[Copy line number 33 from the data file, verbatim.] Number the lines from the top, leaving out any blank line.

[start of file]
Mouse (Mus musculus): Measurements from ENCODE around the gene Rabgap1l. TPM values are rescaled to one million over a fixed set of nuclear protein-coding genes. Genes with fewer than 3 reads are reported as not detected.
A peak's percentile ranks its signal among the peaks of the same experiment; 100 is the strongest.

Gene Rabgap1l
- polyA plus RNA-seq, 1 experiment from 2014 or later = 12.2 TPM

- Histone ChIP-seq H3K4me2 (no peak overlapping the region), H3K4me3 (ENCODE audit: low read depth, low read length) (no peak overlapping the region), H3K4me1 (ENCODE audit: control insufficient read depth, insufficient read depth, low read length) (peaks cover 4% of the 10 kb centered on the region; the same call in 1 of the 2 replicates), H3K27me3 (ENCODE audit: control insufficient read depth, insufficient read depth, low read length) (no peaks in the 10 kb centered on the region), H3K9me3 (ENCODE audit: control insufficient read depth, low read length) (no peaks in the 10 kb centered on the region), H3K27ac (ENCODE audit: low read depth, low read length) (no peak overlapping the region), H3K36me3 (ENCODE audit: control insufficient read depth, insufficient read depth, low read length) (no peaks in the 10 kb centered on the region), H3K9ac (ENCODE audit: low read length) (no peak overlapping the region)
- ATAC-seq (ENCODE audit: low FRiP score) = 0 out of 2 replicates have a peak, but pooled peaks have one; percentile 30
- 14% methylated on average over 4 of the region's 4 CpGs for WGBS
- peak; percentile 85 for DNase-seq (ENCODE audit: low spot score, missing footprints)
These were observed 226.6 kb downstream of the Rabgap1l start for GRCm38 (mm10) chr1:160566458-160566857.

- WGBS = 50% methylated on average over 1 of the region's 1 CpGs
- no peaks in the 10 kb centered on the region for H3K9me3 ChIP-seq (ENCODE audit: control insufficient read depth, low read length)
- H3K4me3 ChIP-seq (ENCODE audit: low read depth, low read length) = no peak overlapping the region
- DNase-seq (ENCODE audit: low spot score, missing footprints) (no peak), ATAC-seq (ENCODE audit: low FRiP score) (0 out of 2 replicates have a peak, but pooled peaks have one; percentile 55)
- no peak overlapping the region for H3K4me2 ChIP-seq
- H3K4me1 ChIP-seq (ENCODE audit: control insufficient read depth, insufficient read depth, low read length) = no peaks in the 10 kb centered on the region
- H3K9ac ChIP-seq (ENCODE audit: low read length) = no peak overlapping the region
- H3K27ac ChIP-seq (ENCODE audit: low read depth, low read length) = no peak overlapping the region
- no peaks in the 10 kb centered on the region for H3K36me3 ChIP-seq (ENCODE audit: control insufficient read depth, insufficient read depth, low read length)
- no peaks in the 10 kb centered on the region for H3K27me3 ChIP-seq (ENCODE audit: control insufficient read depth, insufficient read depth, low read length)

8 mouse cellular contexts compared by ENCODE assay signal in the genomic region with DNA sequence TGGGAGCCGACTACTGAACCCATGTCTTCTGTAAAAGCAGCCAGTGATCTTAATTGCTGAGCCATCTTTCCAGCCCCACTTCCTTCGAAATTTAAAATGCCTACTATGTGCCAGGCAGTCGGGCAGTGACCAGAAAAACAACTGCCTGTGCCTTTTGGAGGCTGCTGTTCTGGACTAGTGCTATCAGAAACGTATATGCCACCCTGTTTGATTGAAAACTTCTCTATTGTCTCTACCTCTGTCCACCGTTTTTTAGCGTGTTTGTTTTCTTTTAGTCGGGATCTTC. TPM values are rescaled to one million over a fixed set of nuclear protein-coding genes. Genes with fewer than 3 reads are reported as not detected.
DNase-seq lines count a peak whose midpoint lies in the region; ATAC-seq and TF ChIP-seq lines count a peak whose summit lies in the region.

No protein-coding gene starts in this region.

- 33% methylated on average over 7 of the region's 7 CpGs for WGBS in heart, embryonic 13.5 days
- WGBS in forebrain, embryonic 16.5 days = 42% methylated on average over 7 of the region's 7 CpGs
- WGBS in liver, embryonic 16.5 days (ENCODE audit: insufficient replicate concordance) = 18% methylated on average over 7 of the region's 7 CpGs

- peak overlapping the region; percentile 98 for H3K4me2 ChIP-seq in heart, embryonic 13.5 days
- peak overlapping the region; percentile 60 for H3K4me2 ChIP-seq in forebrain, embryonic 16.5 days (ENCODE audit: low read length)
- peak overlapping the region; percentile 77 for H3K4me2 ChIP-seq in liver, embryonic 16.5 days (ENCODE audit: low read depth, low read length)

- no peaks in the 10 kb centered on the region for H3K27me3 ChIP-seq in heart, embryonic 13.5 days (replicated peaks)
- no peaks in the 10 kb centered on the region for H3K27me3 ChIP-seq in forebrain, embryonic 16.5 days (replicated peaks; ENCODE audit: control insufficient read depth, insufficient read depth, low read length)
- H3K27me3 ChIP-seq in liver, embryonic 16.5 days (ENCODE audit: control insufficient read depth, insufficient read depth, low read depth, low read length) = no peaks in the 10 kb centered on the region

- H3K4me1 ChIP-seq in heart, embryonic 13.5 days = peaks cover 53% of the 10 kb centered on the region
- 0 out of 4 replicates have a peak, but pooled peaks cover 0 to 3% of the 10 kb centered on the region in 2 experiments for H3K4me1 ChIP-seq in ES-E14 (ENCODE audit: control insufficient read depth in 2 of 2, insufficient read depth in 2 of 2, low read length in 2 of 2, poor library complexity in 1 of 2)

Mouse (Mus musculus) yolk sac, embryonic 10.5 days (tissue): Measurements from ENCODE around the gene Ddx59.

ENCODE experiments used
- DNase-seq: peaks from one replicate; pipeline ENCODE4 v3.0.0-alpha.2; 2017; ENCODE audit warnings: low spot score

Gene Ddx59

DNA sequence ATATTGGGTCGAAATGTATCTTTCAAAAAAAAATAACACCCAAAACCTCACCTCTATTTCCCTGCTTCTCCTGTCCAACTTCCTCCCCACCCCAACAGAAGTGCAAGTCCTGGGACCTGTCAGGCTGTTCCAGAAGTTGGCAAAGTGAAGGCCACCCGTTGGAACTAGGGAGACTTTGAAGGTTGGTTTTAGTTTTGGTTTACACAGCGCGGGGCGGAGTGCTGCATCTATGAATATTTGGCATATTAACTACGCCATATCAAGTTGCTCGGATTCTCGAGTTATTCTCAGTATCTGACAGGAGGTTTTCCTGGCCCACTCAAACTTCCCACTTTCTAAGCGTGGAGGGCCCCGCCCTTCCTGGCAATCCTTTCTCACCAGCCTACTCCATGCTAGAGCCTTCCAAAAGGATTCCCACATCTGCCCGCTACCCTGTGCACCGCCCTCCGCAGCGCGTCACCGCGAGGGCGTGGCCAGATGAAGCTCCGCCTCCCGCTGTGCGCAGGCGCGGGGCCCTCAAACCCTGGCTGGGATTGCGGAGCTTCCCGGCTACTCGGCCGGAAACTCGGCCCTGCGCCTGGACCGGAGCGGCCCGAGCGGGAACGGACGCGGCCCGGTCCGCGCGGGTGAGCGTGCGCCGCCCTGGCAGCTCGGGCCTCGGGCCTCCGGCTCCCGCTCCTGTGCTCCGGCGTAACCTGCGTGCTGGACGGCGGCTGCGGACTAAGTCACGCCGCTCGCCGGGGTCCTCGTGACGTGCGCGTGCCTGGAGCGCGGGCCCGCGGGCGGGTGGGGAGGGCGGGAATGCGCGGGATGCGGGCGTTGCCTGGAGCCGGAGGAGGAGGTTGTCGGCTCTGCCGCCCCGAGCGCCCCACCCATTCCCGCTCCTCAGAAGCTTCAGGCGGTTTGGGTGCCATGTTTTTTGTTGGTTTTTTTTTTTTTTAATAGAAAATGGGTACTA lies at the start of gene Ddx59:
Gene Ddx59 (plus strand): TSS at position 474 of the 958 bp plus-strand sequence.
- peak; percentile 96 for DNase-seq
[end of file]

- 0 out of 4 replicates have a peak, but pooled peaks cover 0 to 3% of the 10 kb centered on the region in 2 experiments for H3K4me1 ChIP-seq in ES-E14 (ENCODE audit: control insufficient read depth in 2 of 2, insufficient read depth in 2 of 2, low read length in 2 of 2, poor library complexity in 1 of 2)